5. #5
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    Thanks!

    Quote Originally Posted by glappkaeft View Post
    I suspect at some point you'll probably want to have Photoshop or something else that does layers, high bit depth and can do more selective photo editing but your idea sounds like a fun project.
    Yes, that's more or less the realization I came to, several years' ago now.

    One reason for that suspicion is my own experiance but also that pretty much all the tutorials for working on Hubble data use Photoshop exclusively and much of the stuff you'd usually use Pixinsight for is either not applicable or has been done already by NASA.

    Some examples:
    https://photographingspace.com/hubble-2-data/
    https://www.spacetelescope.org/proje...or/stepbystep/
    http://www.remote-astrophotography.c...bbleImage.html
    https://www.wikihow.com/Process-Your...om-Hubble-Data
    Indeed.

    Hubble data is (always?) available in FITS format. Which is great, as nothing is lost (the full bit-depth is assured), and you can nearly always get a drizzled or otherwise cleaned FITS that retains the full scientific value.

    In principle, anything in a single astronomical image (i.e. no layers etc) which Photoshop (etc) can display, you can create yourself ... but "in principle" != easy, or straight-forward, or ...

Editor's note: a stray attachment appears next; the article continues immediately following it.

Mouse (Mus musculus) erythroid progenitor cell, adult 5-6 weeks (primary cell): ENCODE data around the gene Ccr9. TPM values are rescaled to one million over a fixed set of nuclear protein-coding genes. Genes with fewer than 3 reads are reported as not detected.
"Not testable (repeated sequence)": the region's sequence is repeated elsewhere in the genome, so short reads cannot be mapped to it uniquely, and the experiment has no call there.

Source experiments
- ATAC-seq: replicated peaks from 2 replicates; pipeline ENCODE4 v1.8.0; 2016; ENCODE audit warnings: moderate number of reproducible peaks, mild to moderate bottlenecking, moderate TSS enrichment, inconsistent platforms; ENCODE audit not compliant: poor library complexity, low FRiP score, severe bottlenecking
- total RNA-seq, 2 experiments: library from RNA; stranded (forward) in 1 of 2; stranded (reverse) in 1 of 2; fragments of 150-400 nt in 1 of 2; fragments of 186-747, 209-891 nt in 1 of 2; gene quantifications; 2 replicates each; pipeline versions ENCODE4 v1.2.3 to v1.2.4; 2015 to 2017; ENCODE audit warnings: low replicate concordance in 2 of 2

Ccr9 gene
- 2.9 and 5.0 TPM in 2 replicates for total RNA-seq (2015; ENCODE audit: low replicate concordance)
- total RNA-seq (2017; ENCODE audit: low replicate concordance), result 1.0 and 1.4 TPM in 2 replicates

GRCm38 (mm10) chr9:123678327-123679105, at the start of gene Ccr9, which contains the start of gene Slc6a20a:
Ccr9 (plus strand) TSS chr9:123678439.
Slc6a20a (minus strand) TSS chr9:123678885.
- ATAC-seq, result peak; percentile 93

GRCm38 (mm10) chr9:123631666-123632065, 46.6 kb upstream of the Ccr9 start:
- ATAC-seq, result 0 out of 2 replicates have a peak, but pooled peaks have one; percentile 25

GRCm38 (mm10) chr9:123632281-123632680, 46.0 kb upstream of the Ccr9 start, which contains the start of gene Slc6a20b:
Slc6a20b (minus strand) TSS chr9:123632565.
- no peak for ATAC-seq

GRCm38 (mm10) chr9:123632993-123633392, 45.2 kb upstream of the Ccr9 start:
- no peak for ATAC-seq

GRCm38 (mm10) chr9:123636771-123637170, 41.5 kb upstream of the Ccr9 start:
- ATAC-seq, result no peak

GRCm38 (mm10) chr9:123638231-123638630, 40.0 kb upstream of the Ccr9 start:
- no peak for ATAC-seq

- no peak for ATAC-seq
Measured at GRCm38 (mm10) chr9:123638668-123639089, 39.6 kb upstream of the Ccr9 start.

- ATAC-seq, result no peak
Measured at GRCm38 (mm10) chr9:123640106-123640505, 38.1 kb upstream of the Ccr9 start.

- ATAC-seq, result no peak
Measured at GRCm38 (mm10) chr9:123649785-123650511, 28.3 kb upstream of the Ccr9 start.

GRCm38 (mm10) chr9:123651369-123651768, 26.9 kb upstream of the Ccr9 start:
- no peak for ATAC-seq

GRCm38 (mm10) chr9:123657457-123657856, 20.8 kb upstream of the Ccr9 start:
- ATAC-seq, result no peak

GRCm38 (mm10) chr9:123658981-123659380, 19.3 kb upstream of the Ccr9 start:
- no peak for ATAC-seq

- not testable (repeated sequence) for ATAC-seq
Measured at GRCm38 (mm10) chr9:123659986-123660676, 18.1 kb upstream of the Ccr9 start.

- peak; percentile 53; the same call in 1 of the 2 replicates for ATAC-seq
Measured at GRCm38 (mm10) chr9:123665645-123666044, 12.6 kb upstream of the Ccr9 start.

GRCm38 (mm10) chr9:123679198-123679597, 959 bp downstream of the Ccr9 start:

Exactly what needs to be done and what tools you need depends on how much preprocessing has been done on the data. The Hubble archive site rates this on a scale from 1 (single exposures with gaps, cosmic ray strikes, etc) to 5 (community supplied processed image).

    https://hla.stsci.edu/hla_faq.html

    It might be interesting to look at that Arp 273 data for comparison.
    Yes. I had considered doing something like that myself, but haven't yet gotten around to it.

    Have you looked at IRIS (http://www.astrosurf.com/buil/iris-software.html). It is free and has some interesting tools (I have used it a little bit for photometry) similar to Pixinsight.